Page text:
9. Student loans. CJ went to school out of state, did study abroad, and lived off student loans for 4 years. He managed to get a scholarship to grad school but still had to take out loans to cover a majority of his living expenses. I don’t know exactly how much his total loan amount is but I know that he tries to pay a little more than the minimum to keep a curb on interest and his monthly payment runs him “between $540-$700 a month”. One time he joked that he’ll probably be nearing retirement by the time they’re totally paid off. That makes me sad, considering that if he tightened up his lifestyle a little, he could probably double or even triple his monthly payment.

10. Jet setting. As a young person, there’s a lot of messages out there to travel at my age. I hear things like, “It’s the only thing worth going into debt for” or “You HAVE TO travel in your 20s” and “You’ll never get to have that experience again!” And I do travel. I take travel very seriously. I take it so seriously that I make sure I can afford to do it BEFORE I do it. I haven’t always had this foresight and it’s bitten me in the ass a few times. But now, I refuse to go anywhere unless I have all the funds ready. It makes traveling and vacationing way more fun when you know you don’t have a bunch of debt to come to home to. Trust me on that one. And CJ’s not racking up everything on his credit card. But he also has no problem charging stuff to pay off later. And after paying for a trip to Comic Con San Francisco, a weeklong friends trip to Belize, a visit to Brazil to see friends, a weekend Las Vegas adventure and two trips home to see family, I imagine that CJ has some credit card debt. Even if he doesn’t, think of all the funds that could have gone to debt repayment or retirement or investing. Even if he just took out two trips last year, he could save around $5,000 easy. Dissecting each trip he took last year, CJ spent approx. $2500 for Comic Con, $4000 for Belize, $3500 for Brazil, $1600 for Vegas, and $2000 to go home twice. That’s $13,600 that CJ spent last year “traveling on a budget.” Does he regret it? Of course not. Has he added up how much he could have saved or how far ahead he’d be in paying his loans if he just postponed one trip? Of course not.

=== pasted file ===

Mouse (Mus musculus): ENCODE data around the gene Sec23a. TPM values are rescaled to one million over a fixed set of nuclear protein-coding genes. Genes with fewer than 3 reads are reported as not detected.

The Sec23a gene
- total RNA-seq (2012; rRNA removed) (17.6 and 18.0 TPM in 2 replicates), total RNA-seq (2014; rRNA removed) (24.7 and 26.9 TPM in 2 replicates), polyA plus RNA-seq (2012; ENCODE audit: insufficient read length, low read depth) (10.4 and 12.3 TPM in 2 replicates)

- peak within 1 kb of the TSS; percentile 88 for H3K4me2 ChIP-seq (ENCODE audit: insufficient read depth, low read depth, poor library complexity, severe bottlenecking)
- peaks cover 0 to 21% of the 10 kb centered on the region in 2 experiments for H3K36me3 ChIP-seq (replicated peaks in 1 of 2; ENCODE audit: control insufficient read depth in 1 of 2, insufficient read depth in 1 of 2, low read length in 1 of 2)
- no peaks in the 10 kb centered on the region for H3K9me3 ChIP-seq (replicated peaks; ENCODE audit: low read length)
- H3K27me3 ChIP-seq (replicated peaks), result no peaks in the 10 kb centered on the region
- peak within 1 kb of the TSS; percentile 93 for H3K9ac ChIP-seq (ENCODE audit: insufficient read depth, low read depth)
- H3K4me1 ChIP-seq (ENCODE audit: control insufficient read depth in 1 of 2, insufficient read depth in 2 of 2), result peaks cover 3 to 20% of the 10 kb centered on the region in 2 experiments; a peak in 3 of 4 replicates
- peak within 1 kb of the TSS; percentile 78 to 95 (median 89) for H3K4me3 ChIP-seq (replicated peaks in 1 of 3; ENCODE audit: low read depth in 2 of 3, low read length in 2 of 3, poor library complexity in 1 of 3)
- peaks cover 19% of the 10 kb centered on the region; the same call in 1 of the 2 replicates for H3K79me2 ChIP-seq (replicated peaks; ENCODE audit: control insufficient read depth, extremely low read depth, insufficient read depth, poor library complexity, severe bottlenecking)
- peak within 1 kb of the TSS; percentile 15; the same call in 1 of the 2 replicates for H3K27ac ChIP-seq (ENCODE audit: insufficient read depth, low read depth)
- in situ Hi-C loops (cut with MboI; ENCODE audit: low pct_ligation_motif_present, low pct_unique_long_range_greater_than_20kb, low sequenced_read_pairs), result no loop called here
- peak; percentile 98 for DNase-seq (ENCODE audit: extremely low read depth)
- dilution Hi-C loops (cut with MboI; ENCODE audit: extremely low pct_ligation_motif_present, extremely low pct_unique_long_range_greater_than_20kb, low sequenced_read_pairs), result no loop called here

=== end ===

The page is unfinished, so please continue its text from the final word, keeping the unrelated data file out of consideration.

11. Clothing and recreational activities. CJ spends more on clothing and fun stuff than I do. CJ’s jeans cost about $120, his dog chews on $30 pet toys and he buys most of the latest gadgets that come out. If he’s invited to a movie or bowling or a concert, he’s in. There’s never a “no, maybe next time” or “can’t this week, I’m on a budget.” It’s always instant gratification and full availability. “Why not? I make good money and I’m sensible about stuff. I probably spend about $400- $500 a month on stuff like clothes, concert tickets, or cool stuff I want. That’s not a ludicrous amount.”